Marcia Schmidt Blaine

MSB in Winchester 13.5.11 035

Professor of History

BA, College of William and Mary; MA, PhD, University of New Hampshire

1st floor Museum of the White Mountains
MSC #73

Blaine CV

About Professor Blaine

Marcia Schmidt Blaine’s research focuses on two aspects of history: the development of American identity in the eighteenth century and the America’s historical relationship with the White Mountains.  To explore American identity, Blaine’s current research looks at the ways English captives negotiated cultural, social, diplomatic, and political boundaries during the late colonial period.  Along the northern edge of English settlement, families found themselves involved in international, intercultural, and imperial disputes that took them from the newest settlements of New England to the Abenaki communities along the St. Lawrence River to the raw cities of New France.  For many captives, their homeward journeys continued to England and France before they were ransomed back to their New England homes.   Individuals at the front line of contact were flexible enough to successfully negotiate cultural and political boundaries in the tense times leading to the final North American imperial confrontation.  Blaine is also working with Plymouth State University’s Museum of the White Mountains as a Museum Scholar.  Her work with the Museum has resulted in several exhibits on the White Mountains.

Recent Publications:

“Picturing the Past: A Short History Of Plymouth State,” with Louise Samaha McCormack. p.6-17. In Plymouth State University. Plymouth, NH: Plymouth State University, 2014.

“The Public Forest: Joseph B. Walker, Philip Ayres, and the White Mountain National Forest,” chapter in Beyond the Notches: Stories of Place in New Hampshire’s North Country. Sponsored by the Monadnock Institute of Nature, Place, and Culture (2011).

As Time Passes over the Land, Exhibit catalogue. Plymouth, NH: Plymouth State University for the Museum of the White Mountains, 2011.

“Dover Physicians and Progress toward Professionalization, 1780-1850,” Historical New Hampshire 64, No.1 (Summer, 2010): 3-26.

“A Public Trust: Laws, Liquor, Disorder, and Women,” New Hampshire Bar Association Journal (Summer, 2010): 72-77.

“The Johnsons’ Plight: The Role of Captivity on Anglo-American Identity,” History: A Journal of the History Association 94:1, No. 313 (January, 2009), 53-73.

Recent Museum Exhibits:

“Passing Through: The Allure of the White Mountains,” Exhibit at the Museum of the White Mountains. Author of catalogue text, humanist, curator, and researcher, Winter 2013. Historian, curator, humanist and writer. Gallery talks, April-May 2013: 1. “On Foot, Horse, or Rail: How the Rhythm of Travel Influenced the Way People Experienced the White Mountains”; 2. “Travelling Through: Tourists in the Nineteenth-Century White Mountains”; 3. “Painting for Profit: Artists of the White Mountains”.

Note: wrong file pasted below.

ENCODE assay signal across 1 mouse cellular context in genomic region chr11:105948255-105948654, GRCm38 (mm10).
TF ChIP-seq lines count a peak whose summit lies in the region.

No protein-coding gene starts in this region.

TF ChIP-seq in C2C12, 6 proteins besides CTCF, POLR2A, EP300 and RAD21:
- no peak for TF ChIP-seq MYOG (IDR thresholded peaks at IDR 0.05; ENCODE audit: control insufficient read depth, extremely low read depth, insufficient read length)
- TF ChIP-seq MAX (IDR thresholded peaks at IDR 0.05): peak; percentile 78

“As Time Passes over the Land,” Exhibit at Karl Drerup Gallery, Feb. 8-April 14, 2011. Historian, curator, and writer. Wrote exhibit didactics and catalogue text. Researched and curated White Mountain paintings for the exhibit.

“Protecting the Forests: The Weeks Act of 1911,” Exhibit at Silver Cultural Arts Center March-April, 2010. Traveled the state through 2011 as part of the Centennial Celebration of the Weeks Act. Humanist, author and historian. Researched and wrote exhibit text. Researched and chose exhibit photos and graphics with co-researcher. Worked with designer to create exhibit.

Recent Grants:

Humanist and historian, “The Revolution Up North: New Hampshire in the Revolution,” Gorham and Berlin Public Libraries and White Mountain Community College, August-November, 2014. Along with performing the duties of a humanist, also presented two lecture/discussions: “Trading Partners or Enemies?: New England and the Revolution” and “New Hampshire Voices from the Revolution.”

Humanist, curator, and historian, “Passing Through: The Allure of the White Mountains,” project for the Museum of the White Mountains. Grant through the New Hampshire Charitable Foundation, 2012-2013.

Humanist, curator, and historian, “Passing Through: The Allure of the White Mountains, project for the Museum of the White Mountains, Grant through the New Hampshire Humanities Council, 2012-2013.

Consultant and scholar advisor, “Thomas Cole National Historic Park Planning Grant,” project for the Thomas Cole National Historic Park, New York. Grant through the National Endowment for the Humanities, 2012.

Courses Taught:

HIDI 1205: Early American Encounters
HIDI 1307: Creating the United States: A History of the United States to 1877
HI 3115: Early American Society
HI 3116: Revolutionary America
HI 3340: New Hampshire and New England History
HI 3350: American Women’s History
HI 4000: History Internship
HI 4358: Public History
HI 4450: History Capstone



Contact Us

Department of History, Philosophy, and Social Studies Education

Chair: John Krueckeberg

Memorial Hall, Room 109

Phone: 603-535-3071
Fax: 603-535-2358

Administrative Assistant
Nikki-Ann Nunes
Memorial 110
Phone: 603-535-3071

Mailing Address
17 High Street
MSC #30
Plymouth, NH 03264